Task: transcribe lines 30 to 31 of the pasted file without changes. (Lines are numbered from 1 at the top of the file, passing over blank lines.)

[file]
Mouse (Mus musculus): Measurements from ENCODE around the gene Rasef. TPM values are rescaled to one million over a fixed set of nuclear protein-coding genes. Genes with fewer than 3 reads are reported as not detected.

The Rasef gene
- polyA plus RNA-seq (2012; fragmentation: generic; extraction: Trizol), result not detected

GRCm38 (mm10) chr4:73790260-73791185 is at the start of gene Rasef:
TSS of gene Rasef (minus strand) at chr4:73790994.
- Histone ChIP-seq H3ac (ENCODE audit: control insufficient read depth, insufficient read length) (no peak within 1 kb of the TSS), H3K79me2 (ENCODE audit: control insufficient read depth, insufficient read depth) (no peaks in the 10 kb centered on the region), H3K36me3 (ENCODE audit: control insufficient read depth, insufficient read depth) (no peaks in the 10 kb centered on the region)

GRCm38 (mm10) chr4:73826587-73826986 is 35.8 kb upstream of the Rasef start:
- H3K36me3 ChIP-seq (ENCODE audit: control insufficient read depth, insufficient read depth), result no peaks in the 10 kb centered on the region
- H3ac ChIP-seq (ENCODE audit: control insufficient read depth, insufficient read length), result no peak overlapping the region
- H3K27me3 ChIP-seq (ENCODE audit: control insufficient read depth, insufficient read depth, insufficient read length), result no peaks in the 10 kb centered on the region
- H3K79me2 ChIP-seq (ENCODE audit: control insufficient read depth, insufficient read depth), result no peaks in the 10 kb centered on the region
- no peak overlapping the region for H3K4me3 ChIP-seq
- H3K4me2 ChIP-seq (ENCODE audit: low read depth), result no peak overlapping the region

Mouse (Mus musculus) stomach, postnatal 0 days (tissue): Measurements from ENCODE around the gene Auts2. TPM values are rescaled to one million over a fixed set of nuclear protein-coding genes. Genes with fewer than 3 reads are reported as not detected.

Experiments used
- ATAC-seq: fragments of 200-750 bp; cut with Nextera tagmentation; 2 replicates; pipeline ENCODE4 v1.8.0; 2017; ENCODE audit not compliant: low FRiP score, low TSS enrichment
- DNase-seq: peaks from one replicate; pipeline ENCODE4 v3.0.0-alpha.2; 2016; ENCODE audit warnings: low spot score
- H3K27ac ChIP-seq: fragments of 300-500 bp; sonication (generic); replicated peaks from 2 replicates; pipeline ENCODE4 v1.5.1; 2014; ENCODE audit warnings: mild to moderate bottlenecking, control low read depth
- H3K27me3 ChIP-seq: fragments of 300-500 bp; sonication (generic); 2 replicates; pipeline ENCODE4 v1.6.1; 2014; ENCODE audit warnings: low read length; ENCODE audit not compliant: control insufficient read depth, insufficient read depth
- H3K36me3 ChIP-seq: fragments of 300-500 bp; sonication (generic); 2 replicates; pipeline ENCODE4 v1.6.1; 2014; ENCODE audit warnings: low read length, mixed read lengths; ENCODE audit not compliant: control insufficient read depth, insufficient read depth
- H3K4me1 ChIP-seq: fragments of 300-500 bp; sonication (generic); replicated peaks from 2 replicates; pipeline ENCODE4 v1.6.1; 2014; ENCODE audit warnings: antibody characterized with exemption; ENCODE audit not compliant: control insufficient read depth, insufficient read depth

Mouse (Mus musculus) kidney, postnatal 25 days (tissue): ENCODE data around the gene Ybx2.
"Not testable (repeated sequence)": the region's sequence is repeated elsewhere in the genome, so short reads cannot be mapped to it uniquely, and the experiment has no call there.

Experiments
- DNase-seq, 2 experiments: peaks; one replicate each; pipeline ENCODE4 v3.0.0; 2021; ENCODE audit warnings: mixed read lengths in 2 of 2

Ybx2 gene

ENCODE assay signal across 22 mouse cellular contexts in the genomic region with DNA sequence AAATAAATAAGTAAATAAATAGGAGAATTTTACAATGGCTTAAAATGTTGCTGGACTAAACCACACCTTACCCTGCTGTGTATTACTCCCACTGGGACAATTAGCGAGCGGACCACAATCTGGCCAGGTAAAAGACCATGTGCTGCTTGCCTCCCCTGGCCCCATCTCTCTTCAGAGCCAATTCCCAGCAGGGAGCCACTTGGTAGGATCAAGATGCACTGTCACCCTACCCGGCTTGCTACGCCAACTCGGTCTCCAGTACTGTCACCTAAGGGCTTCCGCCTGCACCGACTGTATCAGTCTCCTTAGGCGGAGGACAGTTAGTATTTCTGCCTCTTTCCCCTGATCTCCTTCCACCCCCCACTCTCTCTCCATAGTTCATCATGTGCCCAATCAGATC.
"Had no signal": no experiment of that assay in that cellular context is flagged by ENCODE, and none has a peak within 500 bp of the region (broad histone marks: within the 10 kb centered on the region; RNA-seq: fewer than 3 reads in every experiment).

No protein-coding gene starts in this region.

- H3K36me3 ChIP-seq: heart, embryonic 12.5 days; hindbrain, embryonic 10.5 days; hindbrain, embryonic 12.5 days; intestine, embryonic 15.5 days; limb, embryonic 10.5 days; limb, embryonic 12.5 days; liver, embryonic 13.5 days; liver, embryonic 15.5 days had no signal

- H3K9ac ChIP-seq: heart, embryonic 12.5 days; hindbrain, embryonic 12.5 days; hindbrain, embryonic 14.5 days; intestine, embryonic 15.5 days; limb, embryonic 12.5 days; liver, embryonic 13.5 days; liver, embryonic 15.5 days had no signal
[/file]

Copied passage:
- H3K36me3 ChIP-seq: heart, embryonic 12.5 days; hindbrain, embryonic 10.5 days; hindbrain, embryonic 12.5 days; intestine, embryonic 15.5 days; limb, embryonic 10.5 days; limb, embryonic 12.5 days; liver, embryonic 13.5 days; liver, embryonic 15.5 days had no signal

- H3K9ac ChIP-seq: heart, embryonic 12.5 days; hindbrain, embryonic 12.5 days; hindbrain, embryonic 14.5 days; intestine, embryonic 15.5 days; limb, embryonic 12.5 days; liver, embryonic 13.5 days; liver, embryonic 15.5 days had no signal